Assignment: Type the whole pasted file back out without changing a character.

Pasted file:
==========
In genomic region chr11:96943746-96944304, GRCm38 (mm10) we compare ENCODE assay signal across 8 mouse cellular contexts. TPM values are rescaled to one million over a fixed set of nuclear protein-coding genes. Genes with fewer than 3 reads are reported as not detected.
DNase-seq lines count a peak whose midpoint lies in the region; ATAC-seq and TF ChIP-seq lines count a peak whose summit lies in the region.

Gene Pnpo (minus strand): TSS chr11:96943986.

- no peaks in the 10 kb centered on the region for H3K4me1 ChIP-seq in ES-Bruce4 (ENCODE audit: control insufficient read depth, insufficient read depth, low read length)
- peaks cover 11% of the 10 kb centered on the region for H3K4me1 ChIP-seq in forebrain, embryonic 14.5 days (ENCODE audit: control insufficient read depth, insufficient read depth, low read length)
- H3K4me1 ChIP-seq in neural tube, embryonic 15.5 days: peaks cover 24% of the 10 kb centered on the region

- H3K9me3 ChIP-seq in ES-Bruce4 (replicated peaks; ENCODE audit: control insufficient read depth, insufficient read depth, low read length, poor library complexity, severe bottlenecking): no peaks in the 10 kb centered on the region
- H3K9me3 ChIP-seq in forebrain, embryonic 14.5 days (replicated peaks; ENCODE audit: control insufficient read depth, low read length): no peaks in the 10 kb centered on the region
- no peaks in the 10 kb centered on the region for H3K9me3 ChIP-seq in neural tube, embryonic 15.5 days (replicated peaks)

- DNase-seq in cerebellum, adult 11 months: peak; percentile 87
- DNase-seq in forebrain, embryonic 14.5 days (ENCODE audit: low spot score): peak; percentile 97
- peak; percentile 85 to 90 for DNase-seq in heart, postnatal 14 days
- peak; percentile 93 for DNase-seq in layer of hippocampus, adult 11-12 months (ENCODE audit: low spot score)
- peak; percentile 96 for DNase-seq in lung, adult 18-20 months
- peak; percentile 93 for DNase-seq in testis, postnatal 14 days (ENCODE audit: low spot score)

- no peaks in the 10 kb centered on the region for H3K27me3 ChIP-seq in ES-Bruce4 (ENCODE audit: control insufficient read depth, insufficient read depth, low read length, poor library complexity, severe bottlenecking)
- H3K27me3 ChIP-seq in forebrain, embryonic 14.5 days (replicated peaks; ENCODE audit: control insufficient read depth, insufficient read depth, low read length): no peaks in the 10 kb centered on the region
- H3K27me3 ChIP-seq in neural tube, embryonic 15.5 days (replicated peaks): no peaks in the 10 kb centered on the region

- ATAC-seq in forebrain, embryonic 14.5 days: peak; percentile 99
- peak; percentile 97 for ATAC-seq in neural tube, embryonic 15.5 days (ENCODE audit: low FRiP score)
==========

In genomic region chr11:96943746-96944304, GRCm38 (mm10) we compare ENCODE assay signal across 8 mouse cellular contexts. TPM values are rescaled to one million over a fixed set of nuclear protein-coding genes. Genes with fewer than 3 reads are reported as not detected.
DNase-seq lines count a peak whose midpoint lies in the region; ATAC-seq and TF ChIP-seq lines count a peak whose summit lies in the region.

Gene Pnpo (minus strand): TSS chr11:96943986.

- no peaks in the 10 kb centered on the region for H3K4me1 ChIP-seq in ES-Bruce4 (ENCODE audit: control insufficient read depth, insufficient read depth, low read length)
- peaks cover 11% of the 10 kb centered on the region for H3K4me1 ChIP-seq in forebrain, embryonic 14.5 days (ENCODE audit: control insufficient read depth, insufficient read depth, low read length)
- H3K4me1 ChIP-seq in neural tube, embryonic 15.5 days: peaks cover 24% of the 10 kb centered on the region

- H3K9me3 ChIP-seq in ES-Bruce4 (replicated peaks; ENCODE audit: control insufficient read depth, insufficient read depth, low read length, poor library complexity, severe bottlenecking): no peaks in the 10 kb centered on the region
- H3K9me3 ChIP-seq in forebrain, embryonic 14.5 days (replicated peaks; ENCODE audit: control insufficient read depth, low read length): no peaks in the 10 kb centered on the region
- no peaks in the 10 kb centered on the region for H3K9me3 ChIP-seq in neural tube, embryonic 15.5 days (replicated peaks)

- DNase-seq in cerebellum, adult 11 months: peak; percentile 87
- DNase-seq in forebrain, embryonic 14.5 days (ENCODE audit: low spot score): peak; percentile 97
- peak; percentile 85 to 90 for DNase-seq in heart, postnatal 14 days
- peak; percentile 93 for DNase-seq in layer of hippocampus, adult 11-12 months (ENCODE audit: low spot score)
- peak; percentile 96 for DNase-seq in lung, adult 18-20 months
- peak; percentile 93 for DNase-seq in testis, postnatal 14 days (ENCODE audit: low spot score)

- no peaks in the 10 kb centered on the region for H3K27me3 ChIP-seq in ES-Bruce4 (ENCODE audit: control insufficient read depth, insufficient read depth, low read length, poor library complexity, severe bottlenecking)
- H3K27me3 ChIP-seq in forebrain, embryonic 14.5 days (replicated peaks; ENCODE audit: control insufficient read depth, insufficient read depth, low read length): no peaks in the 10 kb centered on the region
- H3K27me3 ChIP-seq in neural tube, embryonic 15.5 days (replicated peaks): no peaks in the 10 kb centered on the region

- ATAC-seq in forebrain, embryonic 14.5 days: peak; percentile 99
- peak; percentile 97 for ATAC-seq in neural tube, embryonic 15.5 days (ENCODE audit: low FRiP score)